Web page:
Sources

Description Page Quality Information Evidence
Unnamed Don't know Don't know Don't know
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Catharain C Cushing in household of William W Cushing, "England and Wales Census, 1881" Original Secondary Direct
Catharain C Cushing in household of William W Cushing, "England and Wales Census, 1881" Original Secondary Direct
Catharine Clara in entry for William Longfield Cushing, "England Births and Christenings, 1538-1975" Original Secondary Direct
Catherine C Cushing in household of William Warnes Cushing, "England and Wales Census, 1871" Original Secondary Direct
England Births and Christenings, 1538-1975 Original Secondary Direct
England Births and Christenings, 1538-1975 Don't know Don't know Don't know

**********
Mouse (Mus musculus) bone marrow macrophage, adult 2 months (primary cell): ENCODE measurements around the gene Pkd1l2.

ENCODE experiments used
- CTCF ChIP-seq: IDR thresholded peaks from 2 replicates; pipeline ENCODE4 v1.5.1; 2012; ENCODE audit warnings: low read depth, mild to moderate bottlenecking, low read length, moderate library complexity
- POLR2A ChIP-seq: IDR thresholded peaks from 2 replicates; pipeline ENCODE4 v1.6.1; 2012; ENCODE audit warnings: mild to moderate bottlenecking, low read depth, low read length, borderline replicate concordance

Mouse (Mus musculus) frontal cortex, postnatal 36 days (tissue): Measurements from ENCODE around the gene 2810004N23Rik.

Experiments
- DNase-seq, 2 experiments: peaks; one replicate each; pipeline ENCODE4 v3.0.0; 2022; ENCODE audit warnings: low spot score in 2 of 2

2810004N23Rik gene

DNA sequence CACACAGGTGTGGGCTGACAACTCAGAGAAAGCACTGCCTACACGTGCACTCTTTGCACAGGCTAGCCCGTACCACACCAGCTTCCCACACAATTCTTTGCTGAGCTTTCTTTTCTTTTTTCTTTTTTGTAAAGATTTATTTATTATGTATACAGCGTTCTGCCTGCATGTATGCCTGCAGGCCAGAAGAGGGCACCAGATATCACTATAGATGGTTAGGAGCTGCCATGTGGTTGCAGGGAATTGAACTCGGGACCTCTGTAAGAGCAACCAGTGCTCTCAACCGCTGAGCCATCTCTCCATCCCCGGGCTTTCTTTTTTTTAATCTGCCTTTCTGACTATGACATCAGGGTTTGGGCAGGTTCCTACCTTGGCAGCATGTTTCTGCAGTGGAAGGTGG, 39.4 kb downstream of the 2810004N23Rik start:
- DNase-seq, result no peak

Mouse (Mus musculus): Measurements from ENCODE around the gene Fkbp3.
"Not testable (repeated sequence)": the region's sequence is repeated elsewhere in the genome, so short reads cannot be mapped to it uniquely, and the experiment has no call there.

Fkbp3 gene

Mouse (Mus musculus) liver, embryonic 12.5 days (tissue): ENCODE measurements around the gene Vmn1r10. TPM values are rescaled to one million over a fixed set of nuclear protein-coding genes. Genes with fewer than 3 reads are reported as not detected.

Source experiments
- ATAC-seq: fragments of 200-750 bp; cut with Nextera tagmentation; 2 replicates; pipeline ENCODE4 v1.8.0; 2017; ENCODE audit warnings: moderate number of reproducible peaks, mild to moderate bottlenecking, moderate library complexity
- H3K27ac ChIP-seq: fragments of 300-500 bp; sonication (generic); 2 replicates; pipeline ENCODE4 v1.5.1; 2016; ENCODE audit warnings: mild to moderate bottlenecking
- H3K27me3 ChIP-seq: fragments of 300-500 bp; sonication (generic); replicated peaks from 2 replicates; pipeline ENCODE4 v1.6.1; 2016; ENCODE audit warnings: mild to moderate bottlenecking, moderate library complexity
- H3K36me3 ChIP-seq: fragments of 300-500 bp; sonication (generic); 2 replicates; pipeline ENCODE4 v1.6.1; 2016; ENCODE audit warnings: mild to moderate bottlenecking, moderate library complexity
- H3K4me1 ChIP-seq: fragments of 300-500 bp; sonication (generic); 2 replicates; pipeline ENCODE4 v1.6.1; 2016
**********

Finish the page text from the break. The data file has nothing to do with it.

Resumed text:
England Births and Christenings, 1538-1975 Don't know Don't know Don't know
England Births and Christenings, 1538-1975 Original Secondary Direct
England Births and Christenings, 1538-1975 Don't know Don't know Don't know
England Births and Christenings, 1538-1975 Don't know Don't know Don't know
England, Norfolk Bishop's Transcripts, 1685-1941 Original Secondary Direct
England, Norfolk Bishop's Transcripts, 1685-1941 Don't know Don't know Don't know
England, Norfolk Bishop's Transcripts, 1685-1941 Don't know Don't know Don't know
England, Norfolk Bishop's Transcripts, 1685-1941 Original Secondary Direct
England, Norfolk Bishop's Transcripts, 1685-1941 Don't know Don't know Don't know
England, Norfolk Bishop's Transcripts, 1685-1941 Original Secondary Direct
England, Norfolk Bishop's Transcripts, 1685-1941 Don't know Don't know Don't know
England, Norfolk Bishop's Transcripts, 1685-1941 Don't know Don't know Don't know
England, Norfolk Bishop's Transcripts, 1685-1941 Don't know Don't know Don't know

Media

Pictures

catherine and william warnes grave